Over the course of his iconic career, Pharoah Sanders has shaped his own unique path and woven sonic tapestries comprised of deep, spiritual artistic improvisations that have changed the way we viewed jazz saxophone.
Born Ferrell Sanders, in Little Rock, Arkansas, Sanders moved out of the Jim Crow south to Oakland, California, where he met and befriended John Coltrane and began his enduring musical journey.
Click on the player above to hear “5 on 5: Pharoah Sanders” and get a feel for Sanders’ iconic career with these five essential tracks:
The Progressive Underground’s 5 on 5: Pharoah Sanders
1.“ Selflessness” — John Coltrane feat. Pharoah Sanders
After gigging on the west coast, Sanders relocated to New York City and became aligned with and mentored by Coltrane, recording with him on some of his late-career exploratory albums including “Ascension,” “Meditations,” and “Kulu Sé Mama,” on which Sanders would often play a dueling saxophone role with Coltrane.
Sanders would appear on nine of Coltrane’s legendary “Impulse!” releases from 1965 to 1967 and would later sign to Impulse, which put out his first release, 1966’s “Tauhid.”
The record signaled an artist who would have an immediate and lasting impact on the jazz scene and put him in conversation with his mentor and other like-minded musicians including Ornette Coleman, Albert Ayler and Archie Shepp.
2. “Upper Egypt & Lower Egypt” – Pharoah Sanders
As exemplified in “Upper Egypt & Lower Egypt,” Sander’s use of rhythm and its interplay with the celestial sounds of his saxophone made him a prime mover in the jazz community. The track was later sampled by iconic Detroit-based hip hop beatmaker J Dilla for his “King of Beats” project.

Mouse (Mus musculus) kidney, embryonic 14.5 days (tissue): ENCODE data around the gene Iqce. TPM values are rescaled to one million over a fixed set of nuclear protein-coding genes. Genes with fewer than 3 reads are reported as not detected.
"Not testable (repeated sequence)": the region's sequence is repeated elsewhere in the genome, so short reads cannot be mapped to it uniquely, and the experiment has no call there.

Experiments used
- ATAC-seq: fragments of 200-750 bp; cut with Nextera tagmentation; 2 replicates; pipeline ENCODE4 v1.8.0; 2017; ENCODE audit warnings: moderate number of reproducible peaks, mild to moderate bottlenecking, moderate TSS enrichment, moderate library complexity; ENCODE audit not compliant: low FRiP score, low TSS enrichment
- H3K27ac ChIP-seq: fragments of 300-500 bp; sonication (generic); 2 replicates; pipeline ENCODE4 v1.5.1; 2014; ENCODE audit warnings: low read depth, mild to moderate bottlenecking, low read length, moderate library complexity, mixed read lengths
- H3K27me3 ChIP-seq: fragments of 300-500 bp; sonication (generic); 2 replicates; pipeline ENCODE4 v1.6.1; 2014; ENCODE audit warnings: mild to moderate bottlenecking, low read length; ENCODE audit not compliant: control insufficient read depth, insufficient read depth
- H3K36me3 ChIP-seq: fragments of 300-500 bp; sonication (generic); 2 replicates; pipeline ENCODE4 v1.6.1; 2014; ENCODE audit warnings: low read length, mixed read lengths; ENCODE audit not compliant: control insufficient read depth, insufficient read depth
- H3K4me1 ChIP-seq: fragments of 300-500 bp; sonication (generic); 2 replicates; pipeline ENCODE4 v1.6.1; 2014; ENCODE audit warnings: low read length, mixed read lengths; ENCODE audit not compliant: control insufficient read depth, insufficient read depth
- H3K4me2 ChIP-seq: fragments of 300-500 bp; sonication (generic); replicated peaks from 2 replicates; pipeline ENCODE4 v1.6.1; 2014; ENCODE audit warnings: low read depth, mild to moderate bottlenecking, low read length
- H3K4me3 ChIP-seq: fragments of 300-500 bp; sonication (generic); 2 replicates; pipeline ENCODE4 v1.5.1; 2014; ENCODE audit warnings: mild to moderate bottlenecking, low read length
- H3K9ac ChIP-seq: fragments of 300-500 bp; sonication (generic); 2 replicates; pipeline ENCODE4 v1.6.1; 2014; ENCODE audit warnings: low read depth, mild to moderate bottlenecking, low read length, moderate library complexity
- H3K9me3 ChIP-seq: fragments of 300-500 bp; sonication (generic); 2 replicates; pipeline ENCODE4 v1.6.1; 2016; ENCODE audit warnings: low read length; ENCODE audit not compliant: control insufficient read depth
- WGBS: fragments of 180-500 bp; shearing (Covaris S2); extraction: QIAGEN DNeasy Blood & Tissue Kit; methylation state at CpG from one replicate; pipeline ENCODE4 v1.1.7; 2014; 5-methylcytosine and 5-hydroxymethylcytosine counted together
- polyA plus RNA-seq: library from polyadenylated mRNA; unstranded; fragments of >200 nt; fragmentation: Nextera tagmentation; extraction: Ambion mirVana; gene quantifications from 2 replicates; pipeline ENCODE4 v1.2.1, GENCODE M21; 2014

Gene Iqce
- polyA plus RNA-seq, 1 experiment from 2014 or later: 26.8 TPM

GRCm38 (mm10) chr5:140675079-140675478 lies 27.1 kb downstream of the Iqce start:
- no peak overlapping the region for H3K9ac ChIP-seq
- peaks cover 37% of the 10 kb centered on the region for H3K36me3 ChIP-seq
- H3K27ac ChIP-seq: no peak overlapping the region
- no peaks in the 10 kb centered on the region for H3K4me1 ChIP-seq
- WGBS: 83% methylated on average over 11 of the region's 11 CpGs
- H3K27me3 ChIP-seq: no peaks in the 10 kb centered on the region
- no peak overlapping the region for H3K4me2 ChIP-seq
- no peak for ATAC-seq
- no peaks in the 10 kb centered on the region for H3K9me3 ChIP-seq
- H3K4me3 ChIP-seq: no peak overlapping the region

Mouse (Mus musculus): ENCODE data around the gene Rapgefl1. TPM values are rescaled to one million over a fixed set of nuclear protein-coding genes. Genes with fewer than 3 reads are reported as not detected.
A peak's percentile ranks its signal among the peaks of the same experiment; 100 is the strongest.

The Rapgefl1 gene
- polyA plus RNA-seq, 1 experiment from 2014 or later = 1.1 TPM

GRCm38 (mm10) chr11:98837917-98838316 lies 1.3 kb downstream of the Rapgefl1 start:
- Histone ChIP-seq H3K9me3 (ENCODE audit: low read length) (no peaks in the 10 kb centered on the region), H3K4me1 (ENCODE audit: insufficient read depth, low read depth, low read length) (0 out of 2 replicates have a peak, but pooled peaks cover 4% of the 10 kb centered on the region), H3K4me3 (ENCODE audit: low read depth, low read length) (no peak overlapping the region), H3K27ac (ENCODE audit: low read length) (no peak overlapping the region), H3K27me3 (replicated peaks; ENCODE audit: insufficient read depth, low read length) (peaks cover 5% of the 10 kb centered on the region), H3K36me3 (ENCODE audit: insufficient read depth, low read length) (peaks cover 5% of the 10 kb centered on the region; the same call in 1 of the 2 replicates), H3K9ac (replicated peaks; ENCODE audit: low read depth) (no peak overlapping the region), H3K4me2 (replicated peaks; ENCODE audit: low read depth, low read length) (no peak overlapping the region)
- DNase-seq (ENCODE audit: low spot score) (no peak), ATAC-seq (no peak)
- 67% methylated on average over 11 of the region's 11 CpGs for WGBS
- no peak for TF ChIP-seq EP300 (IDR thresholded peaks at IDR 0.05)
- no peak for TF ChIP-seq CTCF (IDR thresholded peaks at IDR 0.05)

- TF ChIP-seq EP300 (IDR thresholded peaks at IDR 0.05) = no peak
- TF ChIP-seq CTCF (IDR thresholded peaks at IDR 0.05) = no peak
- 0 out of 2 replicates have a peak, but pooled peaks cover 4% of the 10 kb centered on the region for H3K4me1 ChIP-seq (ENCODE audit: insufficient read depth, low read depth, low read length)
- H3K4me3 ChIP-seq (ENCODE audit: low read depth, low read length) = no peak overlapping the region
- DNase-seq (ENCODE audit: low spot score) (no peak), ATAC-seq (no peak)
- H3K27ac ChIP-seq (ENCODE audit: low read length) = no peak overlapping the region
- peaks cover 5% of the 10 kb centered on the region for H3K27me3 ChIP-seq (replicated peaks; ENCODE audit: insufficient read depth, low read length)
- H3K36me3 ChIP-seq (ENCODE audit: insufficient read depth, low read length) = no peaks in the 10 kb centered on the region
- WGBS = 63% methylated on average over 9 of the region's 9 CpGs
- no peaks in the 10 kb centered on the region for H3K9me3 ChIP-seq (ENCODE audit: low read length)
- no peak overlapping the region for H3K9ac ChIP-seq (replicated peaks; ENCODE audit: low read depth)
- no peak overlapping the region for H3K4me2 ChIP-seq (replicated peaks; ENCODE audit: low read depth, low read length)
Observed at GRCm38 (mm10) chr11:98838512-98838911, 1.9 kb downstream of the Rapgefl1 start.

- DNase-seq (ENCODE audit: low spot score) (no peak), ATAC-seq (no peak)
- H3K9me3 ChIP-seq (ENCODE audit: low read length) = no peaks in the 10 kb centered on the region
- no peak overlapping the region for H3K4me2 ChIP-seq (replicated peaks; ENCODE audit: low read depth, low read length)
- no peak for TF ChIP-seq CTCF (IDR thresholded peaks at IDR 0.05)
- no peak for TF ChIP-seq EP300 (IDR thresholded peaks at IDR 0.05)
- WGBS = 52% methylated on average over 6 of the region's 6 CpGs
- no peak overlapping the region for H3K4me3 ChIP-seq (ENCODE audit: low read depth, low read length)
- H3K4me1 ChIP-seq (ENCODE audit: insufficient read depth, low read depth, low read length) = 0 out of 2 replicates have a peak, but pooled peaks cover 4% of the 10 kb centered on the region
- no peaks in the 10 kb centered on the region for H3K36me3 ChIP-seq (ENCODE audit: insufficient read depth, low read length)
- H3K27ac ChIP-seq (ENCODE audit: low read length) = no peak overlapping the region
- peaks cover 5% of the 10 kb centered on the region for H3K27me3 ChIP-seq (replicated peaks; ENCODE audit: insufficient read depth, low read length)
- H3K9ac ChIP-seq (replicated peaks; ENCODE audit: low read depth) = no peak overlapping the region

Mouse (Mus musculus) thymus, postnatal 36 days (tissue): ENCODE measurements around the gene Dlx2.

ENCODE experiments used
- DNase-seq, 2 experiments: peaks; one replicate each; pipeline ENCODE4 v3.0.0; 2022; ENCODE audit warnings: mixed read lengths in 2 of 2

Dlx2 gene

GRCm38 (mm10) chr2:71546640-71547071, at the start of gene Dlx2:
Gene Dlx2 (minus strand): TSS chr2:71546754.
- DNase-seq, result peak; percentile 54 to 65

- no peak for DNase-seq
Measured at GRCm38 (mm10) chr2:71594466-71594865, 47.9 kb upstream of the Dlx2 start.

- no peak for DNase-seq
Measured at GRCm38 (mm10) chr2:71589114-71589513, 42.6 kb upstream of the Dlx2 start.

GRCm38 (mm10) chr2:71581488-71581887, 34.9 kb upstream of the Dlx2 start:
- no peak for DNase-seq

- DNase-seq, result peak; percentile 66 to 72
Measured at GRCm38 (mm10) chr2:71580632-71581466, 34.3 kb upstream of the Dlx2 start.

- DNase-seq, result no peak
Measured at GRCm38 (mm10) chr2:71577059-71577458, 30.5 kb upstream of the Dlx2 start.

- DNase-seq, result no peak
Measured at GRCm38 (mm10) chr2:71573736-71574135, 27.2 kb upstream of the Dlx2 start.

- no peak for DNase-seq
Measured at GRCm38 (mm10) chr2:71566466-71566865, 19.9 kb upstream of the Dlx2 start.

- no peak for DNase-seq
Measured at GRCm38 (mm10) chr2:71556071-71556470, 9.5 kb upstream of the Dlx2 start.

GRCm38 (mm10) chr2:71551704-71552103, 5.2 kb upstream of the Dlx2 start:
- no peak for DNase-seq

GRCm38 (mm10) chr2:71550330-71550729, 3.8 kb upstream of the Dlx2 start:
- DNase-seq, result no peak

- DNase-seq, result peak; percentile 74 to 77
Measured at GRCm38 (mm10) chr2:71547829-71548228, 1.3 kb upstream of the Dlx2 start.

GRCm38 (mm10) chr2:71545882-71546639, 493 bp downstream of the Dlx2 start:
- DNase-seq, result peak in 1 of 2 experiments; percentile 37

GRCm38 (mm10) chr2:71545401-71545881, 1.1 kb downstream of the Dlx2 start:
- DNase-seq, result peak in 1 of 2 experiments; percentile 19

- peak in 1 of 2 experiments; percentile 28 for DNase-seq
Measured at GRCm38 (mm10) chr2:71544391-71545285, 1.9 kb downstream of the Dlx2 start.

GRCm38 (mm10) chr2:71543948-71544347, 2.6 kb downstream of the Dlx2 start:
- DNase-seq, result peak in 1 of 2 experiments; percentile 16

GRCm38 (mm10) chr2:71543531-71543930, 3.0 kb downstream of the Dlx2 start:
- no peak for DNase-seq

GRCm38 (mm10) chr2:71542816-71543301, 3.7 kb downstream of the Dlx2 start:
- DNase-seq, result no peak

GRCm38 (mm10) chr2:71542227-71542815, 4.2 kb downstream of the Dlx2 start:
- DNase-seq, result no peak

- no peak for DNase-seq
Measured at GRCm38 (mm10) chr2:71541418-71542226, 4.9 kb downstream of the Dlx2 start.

3.“The Creator Has a Master Plan” – Pharoah Sanders
Upon the death of his mentor John Coltrane, Sanders remained with Impulse Records and was seen as the logical successor to his sound. Although Sanders was influenced by Coltrane, his sound would prove to be quite different.
Sanders often incorporated spiritual elements such as chanting in Om, employ poly-rhythmic African percussion, incorporate gospel-style vocals atop melodic, free jazz in tandem with his improvisational sax sound, which can be heard in “The Creator Has A Master Plan,” from his 1969 album release “Karma.”
4. “Thembi” – Pharoah Sanders
In the early 1970s, Sanders’ music began to adopt a transcendent feel as he became known as one of the purveyors of spiritual and cosmic jazz stylings.
Continuing to reinforce his pathway in spiritual/cosmic-style jazz, Sanders would release one of the most potent albums in his discography, the 1971 project titled “Thembi.” On this album, he moved away from long, intense compositions and into shorter, punchier tracks. He also got into playing a large variety of instruments including tenor, alto, and soprano saxophone, the bailophone (African thumb piano), small percussion instruments, and a cow horn.
5. “Astral Traveling” – Pharoah Sanders
Throughout the mid-70s, 80s and 90s, Sanders would diversify his sound incorporating modal and hard bop while venturing into rhythm and blues. He won a Grammy Award (along with McCoy Tyner, Roy Haynes, Cecil McBee and David Murray) for the album “Blues for Coltrane: A Tribute to John Coltrane.”
Sanders’ legacy is two-fold: He was John Coltrane’s preeminent disciple who employed the sonic template that Coltrane had forged earlier in free jazz and but he evolved the sound into spiritually-layered cosmically textured jazz, a high-water mark for the genre.
His is a sound that has permeated a new generation of jazz musicians such as Kamasi Washington and others with similar musical and spiritual-infused inclinations.
Sanders who turned 80 this year, was one of the headlining acts at this year’s Detroit Jazz Fest.